Book Reviews Citizen Science Connected Blog 

Reflecting on the Life of a Citizen Scientist

by Danielle Griffin Smitten by Giraffe: My Life as a Citizen Scientist is a memoir by Anne Innis Dagg. In the text, she describes her pursuits as a citizen scientist, ranging from her first encounter with giraffe (the plural of giraffe used in Smitten By Giraffe is “giraffe”) as a child, through her studies at the University of Toronto in the 1950s, to her more recent projects. Dagg calls herself a citizen scientist, but like many other citizen scientists, she has in fact worn many hats in her long and…

Read More
Biology Botany 

Steroid Hormones Protect Cotton from Drought

By Radhika Desikan As you are reading this, chances are that you are wearing something made of cotton, or have come in contact with some cotton fabric today. Cotton accounts for nearly half of all clothing material in the world. Cotton plants date back to prehistoric times; there is evidence of cotton farming from around 5000 BC in the Indian subcontinent. Cotton fabric is made of cotton fibres, which grow in the protective cases (bolls) around the seeds of the cotton plant (Gossypium hirsutum). However, it is not just the…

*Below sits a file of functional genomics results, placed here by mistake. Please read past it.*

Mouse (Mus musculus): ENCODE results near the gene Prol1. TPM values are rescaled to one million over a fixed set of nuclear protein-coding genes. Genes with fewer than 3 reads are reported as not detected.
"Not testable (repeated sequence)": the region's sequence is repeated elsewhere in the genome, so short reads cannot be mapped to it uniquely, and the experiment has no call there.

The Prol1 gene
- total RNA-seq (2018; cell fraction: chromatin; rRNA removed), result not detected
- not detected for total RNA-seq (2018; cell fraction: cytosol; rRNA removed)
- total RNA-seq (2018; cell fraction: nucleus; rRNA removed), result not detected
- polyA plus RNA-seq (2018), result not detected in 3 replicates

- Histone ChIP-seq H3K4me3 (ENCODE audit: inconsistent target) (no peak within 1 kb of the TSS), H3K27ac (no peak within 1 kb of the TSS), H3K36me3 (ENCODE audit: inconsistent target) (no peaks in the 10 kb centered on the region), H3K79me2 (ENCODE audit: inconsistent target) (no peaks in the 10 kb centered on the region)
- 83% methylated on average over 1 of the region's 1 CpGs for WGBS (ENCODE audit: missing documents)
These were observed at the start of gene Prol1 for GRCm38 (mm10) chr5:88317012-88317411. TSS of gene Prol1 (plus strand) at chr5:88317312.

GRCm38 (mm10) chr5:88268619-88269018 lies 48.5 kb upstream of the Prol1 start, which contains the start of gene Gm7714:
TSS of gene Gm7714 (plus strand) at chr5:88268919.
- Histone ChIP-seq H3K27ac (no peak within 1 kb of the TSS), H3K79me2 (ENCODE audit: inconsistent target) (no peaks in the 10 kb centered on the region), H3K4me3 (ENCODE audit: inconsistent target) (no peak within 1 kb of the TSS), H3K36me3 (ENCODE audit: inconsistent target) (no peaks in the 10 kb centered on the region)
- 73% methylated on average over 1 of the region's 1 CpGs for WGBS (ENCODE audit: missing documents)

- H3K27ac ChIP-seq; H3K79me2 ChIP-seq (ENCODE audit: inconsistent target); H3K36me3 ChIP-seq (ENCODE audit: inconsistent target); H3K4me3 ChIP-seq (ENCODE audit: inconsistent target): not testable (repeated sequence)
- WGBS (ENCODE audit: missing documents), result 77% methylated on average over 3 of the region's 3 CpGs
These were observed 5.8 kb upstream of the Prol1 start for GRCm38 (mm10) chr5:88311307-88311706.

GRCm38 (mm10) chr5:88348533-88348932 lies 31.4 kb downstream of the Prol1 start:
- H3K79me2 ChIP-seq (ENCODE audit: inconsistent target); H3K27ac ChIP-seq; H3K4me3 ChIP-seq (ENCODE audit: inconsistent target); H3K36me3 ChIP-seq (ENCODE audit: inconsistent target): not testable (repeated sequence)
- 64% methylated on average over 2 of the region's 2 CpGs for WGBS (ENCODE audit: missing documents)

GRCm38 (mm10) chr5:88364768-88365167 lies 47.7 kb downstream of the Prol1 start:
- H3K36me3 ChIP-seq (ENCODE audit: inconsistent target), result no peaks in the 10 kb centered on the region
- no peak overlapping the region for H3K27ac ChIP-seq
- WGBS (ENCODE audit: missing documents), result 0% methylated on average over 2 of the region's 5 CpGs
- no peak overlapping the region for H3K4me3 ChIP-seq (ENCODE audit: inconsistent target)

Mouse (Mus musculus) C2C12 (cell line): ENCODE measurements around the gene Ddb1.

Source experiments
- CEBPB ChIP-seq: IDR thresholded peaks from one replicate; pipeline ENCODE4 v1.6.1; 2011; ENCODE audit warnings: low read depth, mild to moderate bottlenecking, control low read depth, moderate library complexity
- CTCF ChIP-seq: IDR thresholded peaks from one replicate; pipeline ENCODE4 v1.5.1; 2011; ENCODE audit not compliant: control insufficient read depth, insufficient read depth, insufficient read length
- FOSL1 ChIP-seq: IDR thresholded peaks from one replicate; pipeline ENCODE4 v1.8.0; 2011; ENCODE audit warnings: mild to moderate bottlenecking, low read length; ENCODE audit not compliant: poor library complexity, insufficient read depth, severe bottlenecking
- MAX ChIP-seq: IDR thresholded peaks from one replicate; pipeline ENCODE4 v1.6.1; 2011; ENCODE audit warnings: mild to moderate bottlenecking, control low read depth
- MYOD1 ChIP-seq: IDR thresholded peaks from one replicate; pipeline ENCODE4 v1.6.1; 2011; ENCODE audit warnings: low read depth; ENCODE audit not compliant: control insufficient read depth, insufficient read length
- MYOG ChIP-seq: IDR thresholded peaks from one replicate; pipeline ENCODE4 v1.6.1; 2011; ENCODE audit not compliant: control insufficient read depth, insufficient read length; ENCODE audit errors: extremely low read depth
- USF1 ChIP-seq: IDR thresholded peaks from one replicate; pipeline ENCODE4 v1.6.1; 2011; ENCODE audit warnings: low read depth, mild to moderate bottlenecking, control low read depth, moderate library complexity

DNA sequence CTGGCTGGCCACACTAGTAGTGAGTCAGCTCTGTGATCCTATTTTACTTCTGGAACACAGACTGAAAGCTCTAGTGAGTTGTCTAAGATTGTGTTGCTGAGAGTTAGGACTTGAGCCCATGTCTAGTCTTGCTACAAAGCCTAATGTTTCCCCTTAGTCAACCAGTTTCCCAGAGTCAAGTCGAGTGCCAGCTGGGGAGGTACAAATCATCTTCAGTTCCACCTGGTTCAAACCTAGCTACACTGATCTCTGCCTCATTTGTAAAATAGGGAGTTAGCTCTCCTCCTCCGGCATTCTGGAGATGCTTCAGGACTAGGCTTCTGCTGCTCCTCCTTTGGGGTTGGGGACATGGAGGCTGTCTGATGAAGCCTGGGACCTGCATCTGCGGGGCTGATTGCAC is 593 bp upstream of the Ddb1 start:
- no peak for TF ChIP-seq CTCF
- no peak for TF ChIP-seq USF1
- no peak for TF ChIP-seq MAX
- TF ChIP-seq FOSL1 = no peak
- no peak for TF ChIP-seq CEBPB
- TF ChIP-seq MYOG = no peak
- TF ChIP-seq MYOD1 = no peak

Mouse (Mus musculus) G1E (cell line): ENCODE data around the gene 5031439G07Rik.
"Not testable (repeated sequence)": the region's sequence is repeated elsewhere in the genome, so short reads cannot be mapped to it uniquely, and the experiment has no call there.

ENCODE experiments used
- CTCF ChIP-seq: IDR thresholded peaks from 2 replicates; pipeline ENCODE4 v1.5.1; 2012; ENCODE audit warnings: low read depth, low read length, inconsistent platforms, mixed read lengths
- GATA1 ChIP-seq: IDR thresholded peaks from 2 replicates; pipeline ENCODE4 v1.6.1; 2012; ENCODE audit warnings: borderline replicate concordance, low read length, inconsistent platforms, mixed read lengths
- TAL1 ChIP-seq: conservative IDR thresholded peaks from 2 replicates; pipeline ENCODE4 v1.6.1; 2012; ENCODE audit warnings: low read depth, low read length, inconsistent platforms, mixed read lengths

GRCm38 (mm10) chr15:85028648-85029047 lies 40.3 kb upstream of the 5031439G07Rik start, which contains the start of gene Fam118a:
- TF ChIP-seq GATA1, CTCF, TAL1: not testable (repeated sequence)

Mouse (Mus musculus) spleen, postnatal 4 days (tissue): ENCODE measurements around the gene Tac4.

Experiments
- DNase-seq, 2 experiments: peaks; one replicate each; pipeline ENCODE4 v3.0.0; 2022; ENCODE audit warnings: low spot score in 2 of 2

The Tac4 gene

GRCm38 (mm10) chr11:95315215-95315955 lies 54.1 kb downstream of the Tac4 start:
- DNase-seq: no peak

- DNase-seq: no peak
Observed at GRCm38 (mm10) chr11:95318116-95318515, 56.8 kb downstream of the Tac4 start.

Read More
Citizen Science Connected Blog Ecology 

Protect Local Waterways with the EarthEcho Water Challenge

By Sean Russell On March 22, this year’s EarthEcho Water Challenge kicked off, empowering young people and community members around the world to monitor and protect local water resources in their communities. Initiated in 2003 as the World Water Monitoring Challenge (in celebration of the U.S. Clean Water Act), this year-round, global program is designed to connect anyone, of any age, to their local water resources through water quality monitoring. Participants share their water quality data through the global EarthEcho Water Challenge online database, contributing to our understanding of the…

Read More
Biology Botany Education 

Curing “Plant Blindness” with Botanical Gardens and Farms

By Neha Jain (@lifesciexplore) What was the last plant you saw? Have you ever seen a grain of wheat? How many varieties of rice are there? Although many of us desire a green environment, more and more people, especially urban dwellers, are becoming oblivious to the plants around them—so much so that just over two decades ago, researchers even coined a term for this phenomenon: “plant blindness.”  Much of the food we eat today is the result of thousands of years of plant cultivation and breeding by our ancestors. As…

Read More
Ecology Geology 

Exploring the Science of Mountain Biodiversity

By Jacqueline Mattos (@mattosjacq) Mountain systems are hotspots of biodiversity, which means that they host many different species of many taxonomic groups in condensed spatial scales. Much has been studied about mountains and their diversity, but the biological and geological processes that maintain their great number of species remain elusive. In a recent review in Nature Geoscience, Alexandre Antonelli and colleagues have accounted for many different aspects of mountains and their diversity, trying to fill in the many gaps in this field of study by quantifying the relative importance of…

Read More
Citizen Science Citizen Science Connected Blog Environment Health